Scared Stupid, the US in the post 9/11 world

Read the whole thing, if you can take the blood pressure spike:
Scared Tactics: Why America will be paying for decades for a foreign policy based on fear.
BY DAVID ROTHKOPF | JUNE 18, 2013

Prudence is a term often invoked by the fearful for doing too much or too little. But it shouldn’t obscure what is really happening. Our insecurity rather than our goals is too often playing too great a role in driving our actions. Whether this is a momentary anomaly or longer-term symptom common to declining nations that have lost confidence in important aspects of themselves remains to be seen.

Sorry to say it but every day I see more evidence of our craven collapse in the face of a dangerous but far from existential threat. Our whole damned political class has lost the ability to stand straight, speak straight, be straight. To understand fundamentals like human nature and human societies outside our bubble, economics, social dynamics, technology, etc except in the narrowest most self serving way.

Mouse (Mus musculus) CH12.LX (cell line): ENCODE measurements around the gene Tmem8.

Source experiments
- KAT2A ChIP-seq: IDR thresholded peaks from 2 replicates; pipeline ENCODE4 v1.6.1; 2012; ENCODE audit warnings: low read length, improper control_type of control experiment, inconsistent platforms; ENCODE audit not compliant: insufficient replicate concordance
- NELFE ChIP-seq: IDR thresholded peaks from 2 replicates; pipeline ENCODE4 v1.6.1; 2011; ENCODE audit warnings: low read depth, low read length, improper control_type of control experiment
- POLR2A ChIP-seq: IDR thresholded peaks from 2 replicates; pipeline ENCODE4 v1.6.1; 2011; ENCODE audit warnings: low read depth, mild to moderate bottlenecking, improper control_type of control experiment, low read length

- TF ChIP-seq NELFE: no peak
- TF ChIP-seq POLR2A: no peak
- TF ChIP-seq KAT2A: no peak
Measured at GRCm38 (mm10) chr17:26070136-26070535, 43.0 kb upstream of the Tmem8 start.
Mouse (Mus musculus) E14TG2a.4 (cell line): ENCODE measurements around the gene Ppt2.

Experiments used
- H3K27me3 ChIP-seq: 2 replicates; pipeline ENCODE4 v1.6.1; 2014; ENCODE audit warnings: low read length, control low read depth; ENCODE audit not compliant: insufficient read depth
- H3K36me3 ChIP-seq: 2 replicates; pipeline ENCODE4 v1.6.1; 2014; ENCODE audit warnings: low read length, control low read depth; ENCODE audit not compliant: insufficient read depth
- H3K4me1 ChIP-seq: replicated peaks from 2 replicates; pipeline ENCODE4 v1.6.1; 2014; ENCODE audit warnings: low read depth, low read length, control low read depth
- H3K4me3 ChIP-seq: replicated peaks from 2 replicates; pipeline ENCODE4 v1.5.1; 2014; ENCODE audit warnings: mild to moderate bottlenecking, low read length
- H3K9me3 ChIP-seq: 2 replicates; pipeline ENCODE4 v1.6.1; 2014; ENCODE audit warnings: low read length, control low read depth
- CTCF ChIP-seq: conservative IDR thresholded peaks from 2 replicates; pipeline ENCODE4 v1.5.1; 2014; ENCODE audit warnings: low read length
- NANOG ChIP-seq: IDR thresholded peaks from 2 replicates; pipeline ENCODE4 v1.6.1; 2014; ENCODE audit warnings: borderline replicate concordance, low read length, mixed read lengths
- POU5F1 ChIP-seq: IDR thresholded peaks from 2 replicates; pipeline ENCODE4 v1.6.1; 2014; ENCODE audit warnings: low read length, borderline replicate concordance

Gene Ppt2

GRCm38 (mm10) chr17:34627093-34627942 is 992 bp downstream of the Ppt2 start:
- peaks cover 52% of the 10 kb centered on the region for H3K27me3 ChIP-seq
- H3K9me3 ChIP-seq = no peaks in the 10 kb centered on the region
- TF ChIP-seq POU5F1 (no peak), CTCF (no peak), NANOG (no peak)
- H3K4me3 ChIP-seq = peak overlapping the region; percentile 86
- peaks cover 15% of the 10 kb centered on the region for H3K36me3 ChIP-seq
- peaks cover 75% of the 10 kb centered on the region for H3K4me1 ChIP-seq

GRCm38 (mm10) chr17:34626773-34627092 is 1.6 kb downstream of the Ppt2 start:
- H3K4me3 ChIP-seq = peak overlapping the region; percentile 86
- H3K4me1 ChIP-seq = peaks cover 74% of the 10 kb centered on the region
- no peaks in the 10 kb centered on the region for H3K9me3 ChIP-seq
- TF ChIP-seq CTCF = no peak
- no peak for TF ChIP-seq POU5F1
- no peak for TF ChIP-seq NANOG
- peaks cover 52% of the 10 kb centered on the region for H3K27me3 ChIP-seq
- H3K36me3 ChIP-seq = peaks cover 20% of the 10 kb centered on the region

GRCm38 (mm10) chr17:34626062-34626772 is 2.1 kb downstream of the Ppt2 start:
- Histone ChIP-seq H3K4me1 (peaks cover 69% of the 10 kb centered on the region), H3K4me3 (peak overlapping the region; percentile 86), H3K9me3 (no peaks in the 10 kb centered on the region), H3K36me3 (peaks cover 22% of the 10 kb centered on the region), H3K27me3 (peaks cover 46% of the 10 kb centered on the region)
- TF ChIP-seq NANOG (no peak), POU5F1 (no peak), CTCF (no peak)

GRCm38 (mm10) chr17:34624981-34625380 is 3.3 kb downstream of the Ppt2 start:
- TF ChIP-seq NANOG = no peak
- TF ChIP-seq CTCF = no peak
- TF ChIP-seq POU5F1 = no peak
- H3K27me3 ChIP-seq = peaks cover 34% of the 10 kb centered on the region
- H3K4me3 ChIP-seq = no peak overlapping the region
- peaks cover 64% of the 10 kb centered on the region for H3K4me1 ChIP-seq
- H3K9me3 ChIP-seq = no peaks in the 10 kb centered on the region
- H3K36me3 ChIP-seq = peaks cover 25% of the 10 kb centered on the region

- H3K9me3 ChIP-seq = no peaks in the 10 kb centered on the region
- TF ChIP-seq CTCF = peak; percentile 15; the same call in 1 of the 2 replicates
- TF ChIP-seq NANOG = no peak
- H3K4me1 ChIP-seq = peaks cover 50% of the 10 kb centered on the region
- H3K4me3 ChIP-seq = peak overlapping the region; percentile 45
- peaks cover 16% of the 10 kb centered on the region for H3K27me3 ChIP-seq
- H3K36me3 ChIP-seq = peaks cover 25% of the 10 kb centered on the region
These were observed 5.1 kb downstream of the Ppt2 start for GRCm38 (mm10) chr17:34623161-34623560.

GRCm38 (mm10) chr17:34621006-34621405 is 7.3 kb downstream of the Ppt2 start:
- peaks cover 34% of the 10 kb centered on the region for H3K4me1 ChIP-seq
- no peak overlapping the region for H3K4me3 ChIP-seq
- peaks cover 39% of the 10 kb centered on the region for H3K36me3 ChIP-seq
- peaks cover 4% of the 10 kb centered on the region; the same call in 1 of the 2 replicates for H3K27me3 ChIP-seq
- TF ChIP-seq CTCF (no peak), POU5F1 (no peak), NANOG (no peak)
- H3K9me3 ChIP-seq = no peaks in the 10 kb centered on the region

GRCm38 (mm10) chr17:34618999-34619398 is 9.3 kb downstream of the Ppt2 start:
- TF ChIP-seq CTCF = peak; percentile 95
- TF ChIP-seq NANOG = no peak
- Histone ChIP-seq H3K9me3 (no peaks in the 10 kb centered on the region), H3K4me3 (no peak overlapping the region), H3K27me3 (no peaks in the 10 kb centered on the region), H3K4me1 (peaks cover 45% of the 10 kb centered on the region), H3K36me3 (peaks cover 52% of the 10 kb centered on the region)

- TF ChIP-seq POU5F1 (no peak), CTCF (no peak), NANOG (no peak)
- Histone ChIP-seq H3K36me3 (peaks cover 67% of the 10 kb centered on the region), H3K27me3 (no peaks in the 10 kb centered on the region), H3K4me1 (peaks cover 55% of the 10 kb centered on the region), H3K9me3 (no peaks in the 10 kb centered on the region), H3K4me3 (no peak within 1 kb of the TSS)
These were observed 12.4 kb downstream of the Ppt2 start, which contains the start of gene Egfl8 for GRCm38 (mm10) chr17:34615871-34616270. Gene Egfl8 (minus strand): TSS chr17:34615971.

This would get my vote…the truth stinks

I strongly favor inking more trade and investment agreements on behalf of the United States. Yes, it’s likely true that greater globalization is one of the lesser drivers for increased inequality in the United States. Oh, and no trade deal is going to be a jobs bonanza — the sectors that trade extensively are becoming so productive that they don’t lead to a lot of direct job creation. Will some jobs be lost from these deals? Probably a few, but not a lot. But on average, greater globalization will boost our productivity a bit, which will in turn cause the economy to grow just a bit faster, which will indirectly create some jobs. Goods will be cheaper, which benefits consumers. Oh, and by the way, there are some decent security benefits that come with signing trade agreements. Finally, the rest of the world is going to keep signing free trade agreeements and bilateral invesment treaties whether we play this game or not. So we can choose to stand pat and have our firms and consumers lose out on the benefits of additional gains from globalization, or we can actually, you know, lead or something. Your call. Greater integration with the rest of the globe is no economic panacea, but the one thing we’re pretty sure about is that most of the policy alternatives stink on ice.